Gun Violence in American Schools

There is something terribly wrong going on in American schools today. A silent epidemic is spreading throughout the country like a cancer. What does it say about a society when children and adolescents can get their hands on military grade weapons, somehow get them into their schools and gun down dozens of fellow classmates and teachers? Where are all the scientists (CDC, think tanks, privately funded research firms) and why aren’t they screaming from the top of the roofs about the dangers of such a phenomenon becoming “normalized”? When we step back and take a sobering look at the facts, we will find that we are closer to normalizing such behavior than we actually realize. Without a doubt, these horrific acts are becoming more frequent.

Some sources claim that America’s problem with school shootings is not unique. And then there are those that claim school shootings in America are unique in very specific ways. A few years ago, the Academy for Critical Incident Analysis collected dated on this phenomenon around the world. In order to reflect only for school shootings, certain types of gun violence were excluded from the data. Incidents involving single homicides, off-campus homicides, killing by government action, militaries, terrorists or militants were not included. They found that for the decade of 2000 – 2010, there were 57 incidents in 36 countries. More important, 50% of those incidents were in the U.S. and at least 13 of the countries surveyed never suffered an incident.  Another study claims that school violence is much more likely to be carried out using a gun. In the study, China (with the second largest number of incidents) experienced 10 mass killings but none involved firearms. Also, Germany saw three mass shootings and Finland had two of them. Another 13 countries experienced at least one incident of someone being wounded or killed – the rest reported no one injured.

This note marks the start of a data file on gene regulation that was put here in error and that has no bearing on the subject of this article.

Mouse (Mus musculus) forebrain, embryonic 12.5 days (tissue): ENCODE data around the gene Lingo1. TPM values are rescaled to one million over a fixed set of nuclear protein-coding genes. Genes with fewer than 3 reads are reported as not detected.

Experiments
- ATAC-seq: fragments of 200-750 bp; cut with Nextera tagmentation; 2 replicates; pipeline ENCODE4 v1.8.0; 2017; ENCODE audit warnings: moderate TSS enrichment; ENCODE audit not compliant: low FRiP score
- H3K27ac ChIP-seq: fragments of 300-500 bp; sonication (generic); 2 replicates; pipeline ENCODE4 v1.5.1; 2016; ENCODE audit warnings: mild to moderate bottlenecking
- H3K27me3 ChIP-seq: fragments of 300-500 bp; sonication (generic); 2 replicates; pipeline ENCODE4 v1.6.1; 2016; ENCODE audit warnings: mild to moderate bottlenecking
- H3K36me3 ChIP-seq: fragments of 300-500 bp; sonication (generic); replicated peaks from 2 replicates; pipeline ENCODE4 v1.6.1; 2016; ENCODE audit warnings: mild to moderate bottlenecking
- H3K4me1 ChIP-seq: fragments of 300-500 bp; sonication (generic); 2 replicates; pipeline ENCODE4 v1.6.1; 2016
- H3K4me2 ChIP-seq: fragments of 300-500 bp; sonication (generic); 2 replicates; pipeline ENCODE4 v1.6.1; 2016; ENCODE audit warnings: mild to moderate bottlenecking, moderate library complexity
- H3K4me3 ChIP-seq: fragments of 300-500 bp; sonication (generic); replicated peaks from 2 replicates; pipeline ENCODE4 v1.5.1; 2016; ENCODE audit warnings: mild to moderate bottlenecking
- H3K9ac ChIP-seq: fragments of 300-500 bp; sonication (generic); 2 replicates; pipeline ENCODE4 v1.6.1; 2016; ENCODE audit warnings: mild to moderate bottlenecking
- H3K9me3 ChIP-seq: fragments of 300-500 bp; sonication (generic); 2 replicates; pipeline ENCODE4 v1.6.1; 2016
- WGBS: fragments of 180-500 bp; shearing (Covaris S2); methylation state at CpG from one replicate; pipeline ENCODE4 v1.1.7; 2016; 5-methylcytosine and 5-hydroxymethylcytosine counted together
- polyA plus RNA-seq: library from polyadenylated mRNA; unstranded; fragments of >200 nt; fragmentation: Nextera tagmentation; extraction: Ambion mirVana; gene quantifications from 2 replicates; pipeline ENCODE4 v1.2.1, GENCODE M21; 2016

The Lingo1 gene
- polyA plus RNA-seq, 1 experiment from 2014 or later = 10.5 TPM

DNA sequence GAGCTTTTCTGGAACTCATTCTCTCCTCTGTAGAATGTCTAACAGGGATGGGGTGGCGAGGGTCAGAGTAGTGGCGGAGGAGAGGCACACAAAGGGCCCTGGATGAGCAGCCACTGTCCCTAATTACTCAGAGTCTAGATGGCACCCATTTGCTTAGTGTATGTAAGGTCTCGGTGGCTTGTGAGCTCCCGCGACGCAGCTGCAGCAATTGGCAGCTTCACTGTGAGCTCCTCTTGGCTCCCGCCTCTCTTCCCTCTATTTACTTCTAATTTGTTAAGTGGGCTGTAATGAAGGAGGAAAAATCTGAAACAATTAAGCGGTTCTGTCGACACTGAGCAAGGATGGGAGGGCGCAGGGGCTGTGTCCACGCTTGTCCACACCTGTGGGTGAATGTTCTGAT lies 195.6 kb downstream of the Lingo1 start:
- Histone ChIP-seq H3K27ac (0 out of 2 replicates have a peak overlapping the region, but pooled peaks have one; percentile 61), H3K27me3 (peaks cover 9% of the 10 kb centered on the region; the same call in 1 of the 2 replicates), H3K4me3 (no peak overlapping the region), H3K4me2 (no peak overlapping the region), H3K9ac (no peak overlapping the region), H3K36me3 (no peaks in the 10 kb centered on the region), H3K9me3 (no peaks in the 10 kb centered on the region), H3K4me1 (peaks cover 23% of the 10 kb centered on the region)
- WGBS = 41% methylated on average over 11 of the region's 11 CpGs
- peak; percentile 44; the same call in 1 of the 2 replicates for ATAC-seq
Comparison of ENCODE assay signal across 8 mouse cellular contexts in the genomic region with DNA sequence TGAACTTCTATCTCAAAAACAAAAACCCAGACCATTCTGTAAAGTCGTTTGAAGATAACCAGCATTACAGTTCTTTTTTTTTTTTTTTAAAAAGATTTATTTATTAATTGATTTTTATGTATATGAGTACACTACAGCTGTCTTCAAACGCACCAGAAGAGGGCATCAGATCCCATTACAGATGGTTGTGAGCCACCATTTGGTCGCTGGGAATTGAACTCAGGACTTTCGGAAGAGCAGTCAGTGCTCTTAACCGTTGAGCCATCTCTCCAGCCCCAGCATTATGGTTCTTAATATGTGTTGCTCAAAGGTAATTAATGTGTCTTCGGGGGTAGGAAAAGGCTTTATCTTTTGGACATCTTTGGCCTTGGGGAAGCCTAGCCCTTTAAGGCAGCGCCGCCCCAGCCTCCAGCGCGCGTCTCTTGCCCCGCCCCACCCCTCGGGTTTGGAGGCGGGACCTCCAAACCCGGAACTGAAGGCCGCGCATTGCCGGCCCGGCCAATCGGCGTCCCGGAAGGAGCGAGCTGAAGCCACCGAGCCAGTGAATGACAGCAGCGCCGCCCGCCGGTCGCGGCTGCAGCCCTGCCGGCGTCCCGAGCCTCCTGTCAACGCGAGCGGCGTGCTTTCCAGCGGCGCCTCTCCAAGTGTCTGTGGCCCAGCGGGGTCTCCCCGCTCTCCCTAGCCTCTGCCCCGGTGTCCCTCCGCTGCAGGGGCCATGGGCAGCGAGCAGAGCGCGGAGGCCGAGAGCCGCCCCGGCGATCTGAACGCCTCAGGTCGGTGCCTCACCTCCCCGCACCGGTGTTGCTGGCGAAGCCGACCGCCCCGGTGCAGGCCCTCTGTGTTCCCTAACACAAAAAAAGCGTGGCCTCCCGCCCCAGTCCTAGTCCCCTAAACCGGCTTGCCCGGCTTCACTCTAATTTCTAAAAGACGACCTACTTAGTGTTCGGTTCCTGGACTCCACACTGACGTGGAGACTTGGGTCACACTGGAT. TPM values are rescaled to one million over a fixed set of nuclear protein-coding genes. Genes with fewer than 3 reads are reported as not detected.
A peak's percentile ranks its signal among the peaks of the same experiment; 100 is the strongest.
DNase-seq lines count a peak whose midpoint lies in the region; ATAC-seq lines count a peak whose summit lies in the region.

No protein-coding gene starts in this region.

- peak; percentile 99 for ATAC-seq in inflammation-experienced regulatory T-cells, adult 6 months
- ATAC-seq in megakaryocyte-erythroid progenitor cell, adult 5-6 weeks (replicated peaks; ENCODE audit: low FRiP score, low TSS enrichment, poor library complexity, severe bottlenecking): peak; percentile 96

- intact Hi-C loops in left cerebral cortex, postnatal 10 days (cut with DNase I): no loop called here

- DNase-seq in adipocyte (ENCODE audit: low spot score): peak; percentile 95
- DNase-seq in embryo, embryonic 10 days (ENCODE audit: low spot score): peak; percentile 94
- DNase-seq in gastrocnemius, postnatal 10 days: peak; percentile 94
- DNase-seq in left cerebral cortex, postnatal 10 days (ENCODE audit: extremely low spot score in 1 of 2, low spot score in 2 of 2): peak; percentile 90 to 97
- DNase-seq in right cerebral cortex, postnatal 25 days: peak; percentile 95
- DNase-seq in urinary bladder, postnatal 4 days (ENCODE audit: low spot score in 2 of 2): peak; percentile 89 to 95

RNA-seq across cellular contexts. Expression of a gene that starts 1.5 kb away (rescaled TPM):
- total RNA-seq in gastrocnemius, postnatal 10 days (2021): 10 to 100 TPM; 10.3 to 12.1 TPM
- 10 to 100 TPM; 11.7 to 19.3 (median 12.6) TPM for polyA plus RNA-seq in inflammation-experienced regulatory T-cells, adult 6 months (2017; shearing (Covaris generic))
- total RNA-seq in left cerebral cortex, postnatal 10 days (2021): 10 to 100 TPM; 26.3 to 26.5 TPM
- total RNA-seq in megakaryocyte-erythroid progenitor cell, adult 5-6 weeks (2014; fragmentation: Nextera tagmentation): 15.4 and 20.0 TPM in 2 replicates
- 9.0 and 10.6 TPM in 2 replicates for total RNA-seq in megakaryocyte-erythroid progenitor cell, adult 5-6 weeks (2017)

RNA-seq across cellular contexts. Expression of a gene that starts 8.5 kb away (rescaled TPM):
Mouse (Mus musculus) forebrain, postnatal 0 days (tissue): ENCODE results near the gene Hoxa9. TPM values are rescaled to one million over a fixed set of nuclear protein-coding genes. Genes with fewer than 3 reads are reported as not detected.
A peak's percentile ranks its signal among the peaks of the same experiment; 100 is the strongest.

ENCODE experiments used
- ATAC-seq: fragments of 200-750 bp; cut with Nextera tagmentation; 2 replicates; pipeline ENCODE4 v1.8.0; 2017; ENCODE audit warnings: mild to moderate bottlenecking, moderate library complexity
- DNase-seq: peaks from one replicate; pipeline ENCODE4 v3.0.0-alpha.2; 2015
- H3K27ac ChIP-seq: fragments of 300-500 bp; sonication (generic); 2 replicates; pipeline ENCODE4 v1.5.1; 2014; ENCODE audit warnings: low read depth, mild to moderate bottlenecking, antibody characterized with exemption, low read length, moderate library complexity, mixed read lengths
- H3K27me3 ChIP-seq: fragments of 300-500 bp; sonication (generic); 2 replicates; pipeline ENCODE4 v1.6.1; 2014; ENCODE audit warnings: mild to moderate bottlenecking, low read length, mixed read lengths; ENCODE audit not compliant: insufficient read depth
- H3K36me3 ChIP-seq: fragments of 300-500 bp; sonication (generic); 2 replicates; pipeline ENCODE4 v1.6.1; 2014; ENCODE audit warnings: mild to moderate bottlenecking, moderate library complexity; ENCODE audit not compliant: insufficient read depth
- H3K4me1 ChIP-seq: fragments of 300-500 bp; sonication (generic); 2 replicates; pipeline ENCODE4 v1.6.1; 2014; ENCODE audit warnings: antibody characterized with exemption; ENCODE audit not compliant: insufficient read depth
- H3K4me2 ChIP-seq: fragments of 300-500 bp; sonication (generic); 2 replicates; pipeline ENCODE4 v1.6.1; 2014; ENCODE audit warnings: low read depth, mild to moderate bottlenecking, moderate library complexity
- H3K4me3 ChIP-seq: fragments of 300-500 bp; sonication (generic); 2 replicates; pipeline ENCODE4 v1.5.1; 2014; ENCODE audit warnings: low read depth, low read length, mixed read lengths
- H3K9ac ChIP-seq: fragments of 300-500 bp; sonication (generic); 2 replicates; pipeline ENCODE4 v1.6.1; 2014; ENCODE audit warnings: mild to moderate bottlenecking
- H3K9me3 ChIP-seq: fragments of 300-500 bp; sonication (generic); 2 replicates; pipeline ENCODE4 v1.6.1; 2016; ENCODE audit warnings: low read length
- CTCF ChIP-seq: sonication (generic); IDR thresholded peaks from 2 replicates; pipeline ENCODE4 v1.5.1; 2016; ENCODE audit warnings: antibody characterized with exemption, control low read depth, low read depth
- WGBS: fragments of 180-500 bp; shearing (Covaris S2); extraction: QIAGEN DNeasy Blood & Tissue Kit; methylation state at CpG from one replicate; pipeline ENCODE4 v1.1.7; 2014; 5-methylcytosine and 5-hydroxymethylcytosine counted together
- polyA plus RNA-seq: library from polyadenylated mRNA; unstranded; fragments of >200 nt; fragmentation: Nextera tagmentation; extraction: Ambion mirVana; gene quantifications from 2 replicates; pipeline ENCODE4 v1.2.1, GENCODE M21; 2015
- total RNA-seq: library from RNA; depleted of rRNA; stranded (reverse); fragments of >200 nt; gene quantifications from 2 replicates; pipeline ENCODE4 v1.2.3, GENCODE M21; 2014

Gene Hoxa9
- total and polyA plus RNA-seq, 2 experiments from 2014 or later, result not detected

When we examine the history of this phenomenon, we find that this type of violence has a long history in the U.S. It seems that school violence of one sort or another has been happening since the 1920s. For example, in May 1927, Andrew Kehoe set off a bomb at the Bath Consolidated Schoolhouse killing himself, 6 adults, and 38 children. Then in 1959, Paul Oregon exploded a suitcase of dynamite on a school playground killing himself, 2 adults and 3 children. In 1966, 15-year old David Black kills his teacher at the Grand Rapids, MN Grand Rapids High School. And then, there was the 1974 incident at Olean High School where honors student Anthony Barbaro kills the high school janitor and 2 passers. However, starting in March 1975, school violence takes an unusual turn – it becomes specifically “gun violence.” Subsequently, there were incidents in 1979, ‘82, ‘83, 84, ‘85, ‘86, ‘87, ‘88, ‘89, and ‘92. Then in 1993, the U.S. began to experience several such attacks in a single year. Thereafter, we would see a series of mass shooting each year in ‘’1993, ‘94, ‘95, ‘96, ‘97, and ‘98.